There is a 'building boom' occurring in Ballarat (not as outrageous as what is occurring in Sydney and Melbourne but just as stunning in its audacity!) tens of millions of dollars have been spent in a manic desire to top market share in Ballarat and the western district ( hence St Pats new boarding facility)
It should be noted that the money that schools like Ballarat College and Phoenix (ex Sebastapol SC) is basically rejuvenating or replacing decrepit buildings not touched since they were built in the 60s-70s. Their new facilities are very modest compared with infinity pools, sports pavilions, performing arts centres etc etc etc.
Ballarat High received funds just before the last election but nowhere near enough to do what really needs to be done but enough to replace a Menzie's era science block and open up and modernise a 1970s building. (Other high schools in Victoria with a similar design have demolished these buildings not remodelled them)
The imbalance in resources and facilities does not go unnoticed in Ballarat. If our state secondary schools are not to wither away or be seen as the second or third option we need to promote the fantastic things that go on INSIDE our schools but also ensure we have 21st century learning facilities that we need to 'level the playing field'.
Splurging on rowing tanks, pilates studios and sky decks, Melbourne's private schools are outspending their public counterparts four to one.
Some top private schools have spent up to $70 million on capital projects over the past few years as part of a facilities "arms race" to lure students.
The state's biggest spender, Carey Baptist Grammar School, shelled out about $11.4 million in 2014 on a new "learning and innovation" centre at its Kew campus.
The $23 million building, designed by top architects Hayball, features an "audiovisual Imaginarium" with 3D technology and a "United Nations Room" with a sky deck with sweeping views the city.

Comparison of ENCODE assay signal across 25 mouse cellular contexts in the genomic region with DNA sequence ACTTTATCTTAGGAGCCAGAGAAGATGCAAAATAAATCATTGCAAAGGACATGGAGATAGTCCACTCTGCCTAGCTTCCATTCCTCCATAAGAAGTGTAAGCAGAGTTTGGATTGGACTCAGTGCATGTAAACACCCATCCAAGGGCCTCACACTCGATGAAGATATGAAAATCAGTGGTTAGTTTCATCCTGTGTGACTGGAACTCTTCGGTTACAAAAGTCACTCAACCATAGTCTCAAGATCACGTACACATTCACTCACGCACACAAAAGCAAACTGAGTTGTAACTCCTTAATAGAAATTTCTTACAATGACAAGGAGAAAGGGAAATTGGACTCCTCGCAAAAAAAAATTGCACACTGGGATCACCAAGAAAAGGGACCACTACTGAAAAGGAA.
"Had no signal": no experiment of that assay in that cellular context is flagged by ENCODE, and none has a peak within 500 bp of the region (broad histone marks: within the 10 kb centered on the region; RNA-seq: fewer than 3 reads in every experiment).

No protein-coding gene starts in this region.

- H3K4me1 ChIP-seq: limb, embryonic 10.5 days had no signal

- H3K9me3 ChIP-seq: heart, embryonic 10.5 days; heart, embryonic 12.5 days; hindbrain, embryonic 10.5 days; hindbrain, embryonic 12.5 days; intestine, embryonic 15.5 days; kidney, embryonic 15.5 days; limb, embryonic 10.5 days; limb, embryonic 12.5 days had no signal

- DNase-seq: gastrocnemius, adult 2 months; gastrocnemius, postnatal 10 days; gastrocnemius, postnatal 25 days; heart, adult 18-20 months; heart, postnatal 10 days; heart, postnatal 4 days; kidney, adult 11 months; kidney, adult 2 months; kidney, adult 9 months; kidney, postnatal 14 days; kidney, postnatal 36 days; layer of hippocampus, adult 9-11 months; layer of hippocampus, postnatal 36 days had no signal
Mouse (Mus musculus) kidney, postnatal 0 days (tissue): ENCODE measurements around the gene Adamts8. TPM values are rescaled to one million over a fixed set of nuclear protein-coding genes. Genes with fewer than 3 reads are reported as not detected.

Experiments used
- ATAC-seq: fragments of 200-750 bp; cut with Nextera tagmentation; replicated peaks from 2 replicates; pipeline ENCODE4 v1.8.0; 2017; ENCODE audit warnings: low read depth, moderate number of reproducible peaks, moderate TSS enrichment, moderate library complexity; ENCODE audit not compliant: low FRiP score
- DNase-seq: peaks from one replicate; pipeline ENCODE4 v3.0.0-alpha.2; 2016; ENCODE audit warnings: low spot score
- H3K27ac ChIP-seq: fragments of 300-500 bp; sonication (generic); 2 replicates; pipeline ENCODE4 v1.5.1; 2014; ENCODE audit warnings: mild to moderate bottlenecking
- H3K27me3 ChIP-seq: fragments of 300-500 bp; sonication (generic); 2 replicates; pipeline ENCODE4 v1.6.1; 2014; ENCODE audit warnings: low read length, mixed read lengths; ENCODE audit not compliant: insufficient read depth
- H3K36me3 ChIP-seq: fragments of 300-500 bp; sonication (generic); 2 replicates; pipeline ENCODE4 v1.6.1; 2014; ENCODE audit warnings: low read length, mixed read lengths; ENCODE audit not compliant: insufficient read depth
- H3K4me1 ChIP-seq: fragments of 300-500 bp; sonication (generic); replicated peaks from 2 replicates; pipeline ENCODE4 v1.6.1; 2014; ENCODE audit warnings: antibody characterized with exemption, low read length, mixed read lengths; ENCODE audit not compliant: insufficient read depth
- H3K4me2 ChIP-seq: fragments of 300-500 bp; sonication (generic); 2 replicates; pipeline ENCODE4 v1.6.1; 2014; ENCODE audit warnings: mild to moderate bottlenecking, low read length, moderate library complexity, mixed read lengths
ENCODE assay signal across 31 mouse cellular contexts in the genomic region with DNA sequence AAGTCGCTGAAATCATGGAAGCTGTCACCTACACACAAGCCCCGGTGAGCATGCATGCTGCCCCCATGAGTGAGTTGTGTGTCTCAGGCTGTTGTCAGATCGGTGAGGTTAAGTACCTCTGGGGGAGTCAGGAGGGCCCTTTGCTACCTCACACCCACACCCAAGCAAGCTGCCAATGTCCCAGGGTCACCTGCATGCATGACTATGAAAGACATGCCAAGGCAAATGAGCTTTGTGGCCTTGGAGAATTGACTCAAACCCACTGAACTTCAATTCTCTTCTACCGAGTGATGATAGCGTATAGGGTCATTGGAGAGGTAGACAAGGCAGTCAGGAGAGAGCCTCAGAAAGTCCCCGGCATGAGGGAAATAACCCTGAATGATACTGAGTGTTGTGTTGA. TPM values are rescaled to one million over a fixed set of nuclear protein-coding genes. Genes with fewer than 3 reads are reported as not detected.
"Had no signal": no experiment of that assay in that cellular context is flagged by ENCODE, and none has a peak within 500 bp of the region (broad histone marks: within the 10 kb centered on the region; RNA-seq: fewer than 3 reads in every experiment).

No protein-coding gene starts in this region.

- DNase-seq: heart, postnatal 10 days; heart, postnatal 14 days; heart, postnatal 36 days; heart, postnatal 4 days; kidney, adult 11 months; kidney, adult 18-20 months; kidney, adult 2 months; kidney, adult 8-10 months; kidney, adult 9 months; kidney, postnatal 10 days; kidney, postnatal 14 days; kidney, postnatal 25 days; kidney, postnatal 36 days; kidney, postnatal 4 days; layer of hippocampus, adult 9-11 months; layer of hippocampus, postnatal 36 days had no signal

Principal Philip Grutzner said the centre had replaced 1950s classrooms that were "as bad as some of the worst facilities I've seen in many independent and state schools".
He said all Victorian students deserved quality teachers and "welcoming, supportive and innovative" facilities had a major impact on morale and learning.
An analysis of the most recent My School data by the Centre for Policy Development's Bernie Shepherd and Chris Bonnor revealed the capital expenditure per Victorian private school student was $2011 in 2014. This is compared to $469 per state school student.
Mr Shepherd said government funding for capital works should not be provided to well-off private schools.
"Where there are large amounts being spent already, more money does not make much difference to educational outcomes," he said.
"The evidence shows that funding disadvantaged schools and students leads to greater educational outcomes."
The analysis showed the federal government spent $141 on capital expenditure per private school student, compared to $238 for public school students. The state government also spent $184 per state school student.